Whether you are new to toddler parenting or an experienced parent of toddlers, you know that dealing with toddler emotions is a huge part of the job. For having such little bodies, toddlers can have BIG emotions. Unfortunately, these big emotions have often given toddlers a bad reputation among parents. The phrase “the terrible twos” is still in common usage, even though many of us (including myself) don’t really care for it.
Most of the reputation about toddlers and their development has to do with a lot of misunderstanding. Many parents tend to view toddlers with the same lens they view adults. Adults generally act in rational ways, with reasonably well-thought-out plans and have at least some control over the emotional reactions. Toddlers, on the other hand, really haven’t developed any of these skills. They have only been on the planet for a few years! Many times they do not act rationally, they haven’t developed many planning skills or emotional regulation. Thus, the challenge in parenting a toddler is trying to see the world a little more through their eyes. A challenge, for sure, but not impossible.
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Toddler Emotions: Research Parents Can Use
Toddler emotions can change on a dime! I know many of us have seen this in our own kids. After years of parenting and researching this topic, the best piece of advice I continue to hear is “be the calm in their storm.” If we, as parents, can learn to be “unruffled” (as Janet Lansbury describes it) in the midst of our toddlers’ tantrums and big emotions, they will learn self-regulation sooner.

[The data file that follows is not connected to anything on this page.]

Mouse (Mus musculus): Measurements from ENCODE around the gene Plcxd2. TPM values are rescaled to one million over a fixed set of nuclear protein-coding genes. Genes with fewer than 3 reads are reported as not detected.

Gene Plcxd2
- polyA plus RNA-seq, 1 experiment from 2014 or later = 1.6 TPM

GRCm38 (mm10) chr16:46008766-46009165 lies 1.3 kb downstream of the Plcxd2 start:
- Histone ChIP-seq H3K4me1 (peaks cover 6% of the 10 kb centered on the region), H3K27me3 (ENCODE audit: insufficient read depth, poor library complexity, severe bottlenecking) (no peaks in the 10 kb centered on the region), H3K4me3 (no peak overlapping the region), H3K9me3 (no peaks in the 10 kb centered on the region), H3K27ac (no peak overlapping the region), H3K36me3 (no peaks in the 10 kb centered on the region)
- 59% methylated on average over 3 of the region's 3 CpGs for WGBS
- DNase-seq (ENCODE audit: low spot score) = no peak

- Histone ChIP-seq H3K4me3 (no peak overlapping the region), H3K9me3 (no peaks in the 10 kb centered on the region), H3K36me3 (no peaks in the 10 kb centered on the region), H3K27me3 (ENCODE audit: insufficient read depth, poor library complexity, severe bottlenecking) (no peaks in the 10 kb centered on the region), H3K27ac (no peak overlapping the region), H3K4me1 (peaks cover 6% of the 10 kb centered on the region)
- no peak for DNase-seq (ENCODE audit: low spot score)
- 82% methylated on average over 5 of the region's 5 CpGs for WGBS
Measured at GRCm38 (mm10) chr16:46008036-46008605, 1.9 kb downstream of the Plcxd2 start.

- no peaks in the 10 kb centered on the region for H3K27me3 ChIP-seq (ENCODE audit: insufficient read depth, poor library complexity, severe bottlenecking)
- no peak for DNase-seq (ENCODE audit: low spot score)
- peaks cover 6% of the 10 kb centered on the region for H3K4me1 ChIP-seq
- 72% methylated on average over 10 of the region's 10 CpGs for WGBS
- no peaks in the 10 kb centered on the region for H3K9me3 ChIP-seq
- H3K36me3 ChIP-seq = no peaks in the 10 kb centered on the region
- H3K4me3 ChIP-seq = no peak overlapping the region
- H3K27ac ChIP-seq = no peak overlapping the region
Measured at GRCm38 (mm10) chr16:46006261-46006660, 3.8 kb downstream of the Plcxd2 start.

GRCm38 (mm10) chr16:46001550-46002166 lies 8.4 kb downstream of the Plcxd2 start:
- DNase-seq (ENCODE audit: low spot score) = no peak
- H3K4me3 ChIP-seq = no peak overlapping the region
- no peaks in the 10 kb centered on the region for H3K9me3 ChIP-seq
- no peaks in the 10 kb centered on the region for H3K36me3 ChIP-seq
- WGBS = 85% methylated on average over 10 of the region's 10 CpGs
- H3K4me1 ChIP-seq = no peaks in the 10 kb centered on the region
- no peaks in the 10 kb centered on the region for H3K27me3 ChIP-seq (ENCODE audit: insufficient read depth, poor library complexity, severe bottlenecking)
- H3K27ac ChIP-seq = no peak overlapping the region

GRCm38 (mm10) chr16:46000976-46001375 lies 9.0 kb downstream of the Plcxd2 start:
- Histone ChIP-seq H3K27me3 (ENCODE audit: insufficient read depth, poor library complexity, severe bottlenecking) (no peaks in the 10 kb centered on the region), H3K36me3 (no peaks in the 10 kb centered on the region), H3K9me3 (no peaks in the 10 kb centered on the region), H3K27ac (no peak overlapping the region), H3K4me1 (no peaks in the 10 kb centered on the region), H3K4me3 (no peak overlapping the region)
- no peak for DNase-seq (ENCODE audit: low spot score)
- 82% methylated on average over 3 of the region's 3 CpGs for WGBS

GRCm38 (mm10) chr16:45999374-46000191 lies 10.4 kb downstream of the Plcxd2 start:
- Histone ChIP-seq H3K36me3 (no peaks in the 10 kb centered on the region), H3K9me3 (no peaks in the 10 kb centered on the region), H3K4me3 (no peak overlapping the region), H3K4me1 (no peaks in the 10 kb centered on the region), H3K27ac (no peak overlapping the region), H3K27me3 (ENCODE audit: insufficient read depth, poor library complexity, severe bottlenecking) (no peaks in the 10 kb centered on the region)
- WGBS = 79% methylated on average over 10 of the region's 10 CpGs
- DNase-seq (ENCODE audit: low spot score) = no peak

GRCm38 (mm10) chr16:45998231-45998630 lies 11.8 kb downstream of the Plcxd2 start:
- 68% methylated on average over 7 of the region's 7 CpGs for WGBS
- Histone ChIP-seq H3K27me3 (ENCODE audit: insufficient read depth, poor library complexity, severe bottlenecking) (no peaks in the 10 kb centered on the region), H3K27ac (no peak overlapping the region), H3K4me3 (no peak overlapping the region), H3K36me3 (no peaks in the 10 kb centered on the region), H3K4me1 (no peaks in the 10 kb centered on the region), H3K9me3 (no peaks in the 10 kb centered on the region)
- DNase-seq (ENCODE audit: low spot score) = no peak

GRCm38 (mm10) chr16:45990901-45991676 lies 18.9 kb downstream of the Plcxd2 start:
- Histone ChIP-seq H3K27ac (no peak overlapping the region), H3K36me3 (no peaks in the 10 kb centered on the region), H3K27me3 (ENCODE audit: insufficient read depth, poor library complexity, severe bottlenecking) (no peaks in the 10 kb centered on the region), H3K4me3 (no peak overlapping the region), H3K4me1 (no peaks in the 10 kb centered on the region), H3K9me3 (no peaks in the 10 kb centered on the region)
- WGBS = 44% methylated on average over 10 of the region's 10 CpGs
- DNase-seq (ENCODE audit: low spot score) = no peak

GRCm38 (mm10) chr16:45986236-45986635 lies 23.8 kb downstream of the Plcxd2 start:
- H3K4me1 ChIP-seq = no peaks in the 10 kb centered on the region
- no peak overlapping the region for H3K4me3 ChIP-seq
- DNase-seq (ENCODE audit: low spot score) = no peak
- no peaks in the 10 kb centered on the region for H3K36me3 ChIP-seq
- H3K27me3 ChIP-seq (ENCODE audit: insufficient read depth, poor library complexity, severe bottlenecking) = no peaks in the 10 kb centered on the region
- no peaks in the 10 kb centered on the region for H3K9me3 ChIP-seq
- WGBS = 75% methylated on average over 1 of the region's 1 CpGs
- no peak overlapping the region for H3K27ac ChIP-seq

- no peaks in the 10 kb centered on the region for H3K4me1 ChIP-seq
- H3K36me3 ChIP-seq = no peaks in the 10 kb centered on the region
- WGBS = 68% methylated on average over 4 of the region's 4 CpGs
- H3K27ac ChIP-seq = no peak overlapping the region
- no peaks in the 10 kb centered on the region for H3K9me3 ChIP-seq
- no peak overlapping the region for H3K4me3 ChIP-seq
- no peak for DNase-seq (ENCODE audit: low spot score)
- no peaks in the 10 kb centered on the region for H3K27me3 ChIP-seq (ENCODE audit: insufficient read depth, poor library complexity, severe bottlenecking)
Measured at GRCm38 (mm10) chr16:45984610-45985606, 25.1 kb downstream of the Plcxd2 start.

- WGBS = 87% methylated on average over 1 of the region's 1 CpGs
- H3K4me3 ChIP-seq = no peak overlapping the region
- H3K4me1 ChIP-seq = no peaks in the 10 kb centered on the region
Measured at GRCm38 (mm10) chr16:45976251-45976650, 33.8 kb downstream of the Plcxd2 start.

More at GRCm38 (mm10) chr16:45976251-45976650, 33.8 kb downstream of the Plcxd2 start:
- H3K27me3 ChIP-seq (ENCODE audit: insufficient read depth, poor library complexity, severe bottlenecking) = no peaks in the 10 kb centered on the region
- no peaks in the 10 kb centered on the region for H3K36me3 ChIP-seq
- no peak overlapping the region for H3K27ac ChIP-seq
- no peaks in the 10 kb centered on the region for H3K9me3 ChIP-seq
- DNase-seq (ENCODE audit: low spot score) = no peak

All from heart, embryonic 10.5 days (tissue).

Emotional outbursts are hard for any parent but by helping kids cope with emotions, we can boost their emotional skills.
Toddlers Have Big Emotions. Insight from Research on How to Respond
Research we can really use! Child development research has shown the best ways for dealing with toddler tantrums and it’s probably not what you think.
One Research-Backed Way to Diminish Toddler Tantrums
Need help with how to handle toddler tantrums? Research to the rescue!
This is another fascinating study that considers the role of language in how toddlers develop self-regulation. As you might expect, there are some interesting differences by gender.
Another part of understanding toddler emotions is learning about the development of empathy. The development of emotional intelligence in toddlers is a common question among parents and this research gives great insight.
Toddler Growth Spurts and Development
One aspect of toddler development we often overlook is toddler growth spurts. Growth spurts in toddlers can really influence their behavior, their moods, sleeping and eating patterns. Understanding a bit about these growth spurts, when they occur and their effect on toddlers can help parents tremendously.
Learn how to identify the signs of a toddler growth spurt and ways to cope with the behavior that comes with it.
If your toddler is suddenly acting differently or more erratic than usual, this article can help. This article helps us see how a growth spurt might be influencing your toddler’s behavior.
Toddler Development Toys and Play
As Fred Rogers said, “play is the work of childhood.” Play may look frivolous to us, but in reality, it is how most of the learning in early childhood happens. For that reason, the toys our toddlers play with really matter. These articles focus on open-ended toys that foster learning and creativity.
Once again research shows us that simple toys are still the best. Learn about how this brain-boosting type of play is still great for toddlers.
A curated collection of toys that toddlers actually love (as tested by my kids and many others!) and will not get pushed aside after only one use.
Play builds real skills! Tips for using play to engage toddlers’ minds and help them learn valuable skills.
Thriving as a parent during the toddler years isn’t impossible. With a little research knowledge, some positive parenting tips and a lot of patience, you can feel confident to help your toddler through their developmental ups and downs.